Wednesday, 14 December 2011

John Grochalski



idiot morn

stuck in the doldrums
idiot morn
as the cats meow and hiss
smell each other’s ass
coaxing myself out of bed
to the sound of the neighbor’s watching
infomercials
with a wine acid stomach
and a fatal disposition
not a soul on the street
just streetlights
and damned christmas ones
really feeling the idiot morn
as i suck down cockroach laced coffee
and a walker percy novel
to the sound of rain and wind
as others move
from one hell to the next
with their radiators boiling
the climate change rag
with their small bugs scurrying toward
the sugar and flour bowls
this idiot morn
my stomach in knots
my tongue twisted
my brain a lump
my fingernails bitten down to red, raw flesh
at the thought of being only at
the beginning of the week
at the thought of more idiot morns
like this one
to come
the sight of sunrise blending
with the budding traffic
where horns honk infinite
and there is
already no hope for mankind
in less than the first hour
of alertness
on these
long
long
everlasting days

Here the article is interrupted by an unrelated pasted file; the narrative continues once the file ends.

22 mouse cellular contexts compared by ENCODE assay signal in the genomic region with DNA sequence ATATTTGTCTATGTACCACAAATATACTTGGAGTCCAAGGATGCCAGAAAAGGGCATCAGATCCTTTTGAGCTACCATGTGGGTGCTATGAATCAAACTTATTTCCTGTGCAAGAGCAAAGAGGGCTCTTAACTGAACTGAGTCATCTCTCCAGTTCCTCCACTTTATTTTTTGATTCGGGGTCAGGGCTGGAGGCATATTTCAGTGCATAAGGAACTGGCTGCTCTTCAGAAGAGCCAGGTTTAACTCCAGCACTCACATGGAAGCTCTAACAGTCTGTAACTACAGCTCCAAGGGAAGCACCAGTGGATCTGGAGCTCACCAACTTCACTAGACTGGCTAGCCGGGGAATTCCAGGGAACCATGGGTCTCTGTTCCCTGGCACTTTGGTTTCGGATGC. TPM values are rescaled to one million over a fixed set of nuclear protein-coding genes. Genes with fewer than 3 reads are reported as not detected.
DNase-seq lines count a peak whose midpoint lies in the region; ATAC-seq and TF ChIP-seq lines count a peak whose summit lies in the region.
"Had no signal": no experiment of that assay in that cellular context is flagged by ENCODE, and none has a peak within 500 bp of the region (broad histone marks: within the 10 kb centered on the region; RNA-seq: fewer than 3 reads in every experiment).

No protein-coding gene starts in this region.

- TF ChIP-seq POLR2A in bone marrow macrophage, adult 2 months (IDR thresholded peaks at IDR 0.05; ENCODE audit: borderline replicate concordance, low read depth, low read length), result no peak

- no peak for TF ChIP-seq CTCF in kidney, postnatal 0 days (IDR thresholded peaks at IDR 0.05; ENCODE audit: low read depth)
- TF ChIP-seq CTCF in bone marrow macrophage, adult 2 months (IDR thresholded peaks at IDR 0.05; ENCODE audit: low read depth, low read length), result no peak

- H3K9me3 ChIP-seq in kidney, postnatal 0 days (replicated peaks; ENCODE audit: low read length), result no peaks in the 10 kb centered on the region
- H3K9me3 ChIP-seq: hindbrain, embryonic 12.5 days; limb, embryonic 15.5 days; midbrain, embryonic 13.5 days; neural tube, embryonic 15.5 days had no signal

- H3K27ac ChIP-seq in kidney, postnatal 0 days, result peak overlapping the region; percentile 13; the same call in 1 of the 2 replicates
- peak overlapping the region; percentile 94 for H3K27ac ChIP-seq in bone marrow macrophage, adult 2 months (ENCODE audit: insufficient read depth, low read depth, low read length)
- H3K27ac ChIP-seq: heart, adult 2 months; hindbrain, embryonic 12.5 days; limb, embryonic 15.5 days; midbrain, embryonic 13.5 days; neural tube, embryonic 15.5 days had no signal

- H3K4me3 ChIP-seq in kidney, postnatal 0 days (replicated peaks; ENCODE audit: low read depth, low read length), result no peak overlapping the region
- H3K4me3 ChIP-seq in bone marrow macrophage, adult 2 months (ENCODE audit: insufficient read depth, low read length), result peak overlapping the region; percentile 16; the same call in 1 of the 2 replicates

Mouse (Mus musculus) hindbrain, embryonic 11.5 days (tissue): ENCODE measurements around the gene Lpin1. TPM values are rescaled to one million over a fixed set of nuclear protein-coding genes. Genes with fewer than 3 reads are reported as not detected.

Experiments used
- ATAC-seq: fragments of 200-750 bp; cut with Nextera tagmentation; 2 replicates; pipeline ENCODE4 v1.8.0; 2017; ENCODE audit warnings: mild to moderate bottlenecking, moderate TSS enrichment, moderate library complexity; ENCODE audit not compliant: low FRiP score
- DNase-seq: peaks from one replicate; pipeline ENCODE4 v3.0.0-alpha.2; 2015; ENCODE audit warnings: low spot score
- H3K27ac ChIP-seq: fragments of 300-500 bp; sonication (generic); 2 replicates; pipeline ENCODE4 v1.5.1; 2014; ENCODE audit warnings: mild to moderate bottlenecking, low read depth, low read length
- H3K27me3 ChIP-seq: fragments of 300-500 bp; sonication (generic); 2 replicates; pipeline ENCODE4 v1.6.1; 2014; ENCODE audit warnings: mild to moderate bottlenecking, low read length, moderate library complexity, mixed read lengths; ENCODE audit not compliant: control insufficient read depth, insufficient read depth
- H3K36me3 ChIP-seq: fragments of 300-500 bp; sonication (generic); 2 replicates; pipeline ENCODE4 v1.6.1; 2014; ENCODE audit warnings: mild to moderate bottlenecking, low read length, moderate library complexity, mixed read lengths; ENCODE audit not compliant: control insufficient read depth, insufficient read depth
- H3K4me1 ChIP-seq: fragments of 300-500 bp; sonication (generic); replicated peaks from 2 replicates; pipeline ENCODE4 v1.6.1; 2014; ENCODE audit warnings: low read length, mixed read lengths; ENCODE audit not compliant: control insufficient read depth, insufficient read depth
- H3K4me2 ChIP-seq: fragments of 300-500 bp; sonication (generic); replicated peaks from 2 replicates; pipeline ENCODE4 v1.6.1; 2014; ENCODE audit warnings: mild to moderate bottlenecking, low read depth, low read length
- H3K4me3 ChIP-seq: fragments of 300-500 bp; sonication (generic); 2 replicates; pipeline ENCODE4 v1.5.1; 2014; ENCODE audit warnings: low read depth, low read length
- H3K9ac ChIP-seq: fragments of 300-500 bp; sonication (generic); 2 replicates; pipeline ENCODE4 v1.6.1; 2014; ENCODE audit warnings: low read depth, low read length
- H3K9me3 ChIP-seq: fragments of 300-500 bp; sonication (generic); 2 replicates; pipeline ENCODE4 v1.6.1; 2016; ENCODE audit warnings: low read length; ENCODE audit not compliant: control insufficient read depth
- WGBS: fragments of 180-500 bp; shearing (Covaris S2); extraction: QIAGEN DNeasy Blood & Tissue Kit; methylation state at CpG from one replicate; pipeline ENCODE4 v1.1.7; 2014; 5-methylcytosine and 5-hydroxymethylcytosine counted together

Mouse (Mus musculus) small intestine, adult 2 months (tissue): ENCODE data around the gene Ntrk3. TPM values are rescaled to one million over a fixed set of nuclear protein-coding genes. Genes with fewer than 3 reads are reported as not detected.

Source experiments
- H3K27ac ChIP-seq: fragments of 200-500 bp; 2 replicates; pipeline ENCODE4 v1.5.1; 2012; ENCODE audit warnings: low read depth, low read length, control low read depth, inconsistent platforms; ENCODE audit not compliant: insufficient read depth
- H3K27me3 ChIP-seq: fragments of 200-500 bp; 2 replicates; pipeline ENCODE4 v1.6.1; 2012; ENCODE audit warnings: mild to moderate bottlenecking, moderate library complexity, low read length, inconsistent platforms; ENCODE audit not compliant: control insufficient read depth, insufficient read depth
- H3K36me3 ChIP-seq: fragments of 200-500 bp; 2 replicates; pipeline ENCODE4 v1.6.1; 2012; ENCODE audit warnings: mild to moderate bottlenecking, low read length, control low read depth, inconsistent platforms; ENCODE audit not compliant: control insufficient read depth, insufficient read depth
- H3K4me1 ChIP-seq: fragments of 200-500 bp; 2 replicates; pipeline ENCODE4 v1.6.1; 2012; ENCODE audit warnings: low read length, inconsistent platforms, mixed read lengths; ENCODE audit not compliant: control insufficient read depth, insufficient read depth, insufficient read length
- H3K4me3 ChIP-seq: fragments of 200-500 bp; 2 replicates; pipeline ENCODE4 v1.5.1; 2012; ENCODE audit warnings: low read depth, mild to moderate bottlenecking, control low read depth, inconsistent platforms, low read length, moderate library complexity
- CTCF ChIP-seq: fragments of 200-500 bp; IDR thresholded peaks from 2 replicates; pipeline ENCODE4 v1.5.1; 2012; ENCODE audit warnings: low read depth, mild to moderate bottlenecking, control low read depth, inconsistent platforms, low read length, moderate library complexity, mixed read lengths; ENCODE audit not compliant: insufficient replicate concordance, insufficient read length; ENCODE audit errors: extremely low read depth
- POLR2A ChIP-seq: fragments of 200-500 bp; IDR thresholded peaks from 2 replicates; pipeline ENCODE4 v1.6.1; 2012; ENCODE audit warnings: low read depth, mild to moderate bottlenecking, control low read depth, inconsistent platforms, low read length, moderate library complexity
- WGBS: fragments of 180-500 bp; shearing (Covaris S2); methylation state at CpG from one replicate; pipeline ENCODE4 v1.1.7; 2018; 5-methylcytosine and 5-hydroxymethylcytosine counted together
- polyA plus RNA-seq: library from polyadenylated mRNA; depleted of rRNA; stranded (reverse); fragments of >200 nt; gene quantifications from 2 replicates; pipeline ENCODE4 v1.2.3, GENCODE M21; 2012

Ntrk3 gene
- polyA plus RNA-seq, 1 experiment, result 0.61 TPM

of our gifted existence.   


John Grochalski is the author of two books of poems The Noose Doesn’t Get Any Looser After You Punch Out (Six Gallery Press 2008) and Glass City (Low Ghost Press, 2010). Grochalski currently lives in Brooklyn, New York.

Monday, 12 December 2011

Kevin Ridgeway



Middle of the Desert Blues

miles between
trailer homes
the pet pig
keeps biting me
while the men
with tools
for appendages
and saucer eyes
hit on my mother
with toothless
swagger and
Crisco crusted
greaser coifs

ashes from many
cigarettes dangle
before dropping
in a floating
dance to the dirt,
this junkyard
among many
other
grand castles of
orchestrated garbage
on this uncharted
treasure map
of desert land
are all faded glory with
its people burning amongst
the growing torch of
dry debris 
unmarked graves dot
its parameters
skulls hold
lit candles
lighting
pipes and
unfinished butts
the damn pig
won’t stop
trying to eat me
alive



Kevin Ridgeway resides in his native Southern California.  He lives in a shady bungalow with his girlfriend and their one-eyed cat.  His work has appeared in a wide variety of online and print publications.  

Thursday, 8 December 2011

A.g. Synclair


December in Three Parts

I

Just east of the Gallatin, we cling to little nuggets of time. A bone in the ear reminds us that Christmas will be different this year, spending money we don't have on whiskey we shouldn't drink.

II

Outside the kitchen window two sparrows fought to the death. A few broken quills and a dying declaration that there is no god, from two young sparrows, dead, in a tangle of frozen leaves. You try to imagine why they fought. Probably over another sparrow. I suppose love is hard, even for a bird.